At the heart of every resonator - be it a cello, a gravitational wave detector, or the antenna in your cell phone - there is a beautiful bit of mathematics that has been heretofore unacknowledged. Yale physicists Jack Harris and Nicholas Read know this because they started finding knots in their data.

As they search for beauty

At its heart, is mathematics an aesthetic discipline? Or what does it mean if someone finds a proof -beautiful- And what does mathematical beauty say about physical connections? To this day, mathematics includes beautiful facts that are also familiar to us in everyday life. The golden ratio, for example, has been revered since antiquity as representing the most aesthetically pleasing proportions.

At its heart, is mathematics an aesthetic discipline? Or what does it mean if someone finds a proof -beautiful- And what does mathematical beauty say about physical connections? To this day, mathematics includes beautiful facts that are also familiar to us in everyday life. The golden ratio, for example, has been revered since antiquity as representing the most aesthetically pleasing proportions.

AI reveals unsuspected math underlying search for exoplanets

Artist's concept of a sun-like star (left) and a rocky planet about 60% larger than Earth in orbit in the star's habitable zone. Gravitational microlensing has the ability to detect such planetary systems and determine the masses and orbital distances, even though the planet itself is too dim to be seen.

Artist's concept of a sun-like star (left) and a rocky planet about 60% larger than Earth in orbit in the star's habitable zone. Gravitational microlensing has the ability to detect such planetary systems and determine the masses and orbital distances, even though the planet itself is too dim to be seen.

How cells correct errors under time pressure

How does a cell balance risk and speed when dividing? scientists have developed and experimentally tested the first mathematical theory that describes the cell's best strategy for dividing safely and efficiently. Cells go through a life cycle that includes growing to the right size, being equipped to perform its functions, and finally dividing into two new cells.

How does a cell balance risk and speed when dividing? scientists have developed and experimentally tested the first mathematical theory that describes the cell's best strategy for dividing safely and efficiently. Cells go through a life cycle that includes growing to the right size, being equipped to perform its functions, and finally dividing into two new cells.

Algorithm predicts which students will drop out of Math courses

In the subjects of science and technology, engineering and mathematics - known collectively as STEM subjects - up to 40 percent of students drop out of their studies in the entry phase. A research team from the University of Tübingen's Methods Center at the Faculty of Economics and Social Sciences has now developed a statistical method that can be used to predict on average eight weeks in advance whether students will terminate their studies.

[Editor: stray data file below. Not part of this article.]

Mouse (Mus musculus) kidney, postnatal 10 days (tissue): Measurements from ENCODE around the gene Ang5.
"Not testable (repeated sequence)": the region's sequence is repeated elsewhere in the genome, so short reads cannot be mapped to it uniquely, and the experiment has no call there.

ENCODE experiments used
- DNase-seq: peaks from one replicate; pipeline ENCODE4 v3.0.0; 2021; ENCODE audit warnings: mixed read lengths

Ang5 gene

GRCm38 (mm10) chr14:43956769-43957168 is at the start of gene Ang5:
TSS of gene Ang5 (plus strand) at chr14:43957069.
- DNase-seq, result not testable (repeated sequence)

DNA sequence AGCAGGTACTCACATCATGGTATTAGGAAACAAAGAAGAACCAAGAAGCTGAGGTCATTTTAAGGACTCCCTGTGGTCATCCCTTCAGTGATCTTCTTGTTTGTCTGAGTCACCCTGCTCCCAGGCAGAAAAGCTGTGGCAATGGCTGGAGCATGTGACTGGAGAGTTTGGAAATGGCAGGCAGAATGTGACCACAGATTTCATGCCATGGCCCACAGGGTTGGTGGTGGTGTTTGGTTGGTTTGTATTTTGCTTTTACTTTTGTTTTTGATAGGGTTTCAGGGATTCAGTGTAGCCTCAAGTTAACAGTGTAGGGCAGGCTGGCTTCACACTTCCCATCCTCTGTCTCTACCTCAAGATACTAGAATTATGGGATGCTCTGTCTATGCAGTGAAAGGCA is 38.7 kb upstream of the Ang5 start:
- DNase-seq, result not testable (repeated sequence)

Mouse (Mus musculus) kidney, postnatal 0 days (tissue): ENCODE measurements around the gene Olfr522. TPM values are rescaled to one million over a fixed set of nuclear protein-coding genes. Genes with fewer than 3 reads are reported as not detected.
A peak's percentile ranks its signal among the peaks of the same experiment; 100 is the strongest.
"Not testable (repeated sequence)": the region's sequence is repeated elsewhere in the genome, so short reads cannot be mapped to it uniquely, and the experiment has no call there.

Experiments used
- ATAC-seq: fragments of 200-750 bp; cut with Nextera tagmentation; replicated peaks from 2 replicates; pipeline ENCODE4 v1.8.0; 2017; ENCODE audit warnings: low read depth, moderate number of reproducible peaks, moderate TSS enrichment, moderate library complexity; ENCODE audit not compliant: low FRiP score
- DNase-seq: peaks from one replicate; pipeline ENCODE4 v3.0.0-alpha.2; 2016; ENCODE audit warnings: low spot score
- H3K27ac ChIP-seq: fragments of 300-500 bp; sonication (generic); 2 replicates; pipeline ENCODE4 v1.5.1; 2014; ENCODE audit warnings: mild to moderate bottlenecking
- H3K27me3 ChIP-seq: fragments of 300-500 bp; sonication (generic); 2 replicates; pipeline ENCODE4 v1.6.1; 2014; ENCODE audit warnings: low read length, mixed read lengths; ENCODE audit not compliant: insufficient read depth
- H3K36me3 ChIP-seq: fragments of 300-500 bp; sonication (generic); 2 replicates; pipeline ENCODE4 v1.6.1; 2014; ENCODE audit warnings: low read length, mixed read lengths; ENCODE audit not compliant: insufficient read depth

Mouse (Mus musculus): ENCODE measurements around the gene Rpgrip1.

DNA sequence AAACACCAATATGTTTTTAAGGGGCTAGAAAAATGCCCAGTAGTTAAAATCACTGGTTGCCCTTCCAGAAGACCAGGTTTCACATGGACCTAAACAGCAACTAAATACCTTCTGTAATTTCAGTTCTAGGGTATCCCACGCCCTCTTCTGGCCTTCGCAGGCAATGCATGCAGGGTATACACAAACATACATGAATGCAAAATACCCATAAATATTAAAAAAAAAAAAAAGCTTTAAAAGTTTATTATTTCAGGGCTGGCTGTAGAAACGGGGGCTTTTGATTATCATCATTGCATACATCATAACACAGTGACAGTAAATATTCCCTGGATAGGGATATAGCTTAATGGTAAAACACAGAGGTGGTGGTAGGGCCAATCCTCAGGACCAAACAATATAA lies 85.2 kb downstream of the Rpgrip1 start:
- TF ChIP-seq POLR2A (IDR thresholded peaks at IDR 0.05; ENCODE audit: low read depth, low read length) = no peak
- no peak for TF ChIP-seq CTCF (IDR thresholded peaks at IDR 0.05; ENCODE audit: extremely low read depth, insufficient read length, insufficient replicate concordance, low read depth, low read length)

In the subjects of science and technology, engineering and mathematics - known collectively as STEM subjects - up to 40 percent of students drop out of their studies in the entry phase. A research team from the University of Tübingen's Methods Center at the Faculty of Economics and Social Sciences has now developed a statistical method that can be used to predict on average eight weeks in advance whether students will terminate their studies.

Enhancer-promoter interactions - distance matters

When and where a gene is transcribed in a living organism often depends on its physical interactions with distal genomic regulatory regions called enhancers. Researchers in the group of Luca Giorgetti have thrown light on how such interactions control transcription thanks to a novel ingenious experimental approach combined with mathematical modelling.

When and where a gene is transcribed in a living organism often depends on its physical interactions with distal genomic regulatory regions called enhancers. Researchers in the group of Luca Giorgetti have thrown light on how such interactions control transcription thanks to a novel ingenious experimental approach combined with mathematical modelling.

Build neurons with mathematics

Researchers from EPFL have found a way to use only mathematics to automatically draw neurons in 3D, meaning we are getting closer to being able to build digital twins of brains. Santiago Ramón y Cajal, a Spanish physician from the turn of the 19 th century, is considered by most to be the father of modern neuroscience.

Researchers from EPFL have found a way to use only mathematics to automatically draw neurons in 3D, meaning we are getting closer to being able to build digital twins of brains. Santiago Ramón y Cajal, a Spanish physician from the turn of the 19 th century, is considered by most to be the father of modern neuroscience.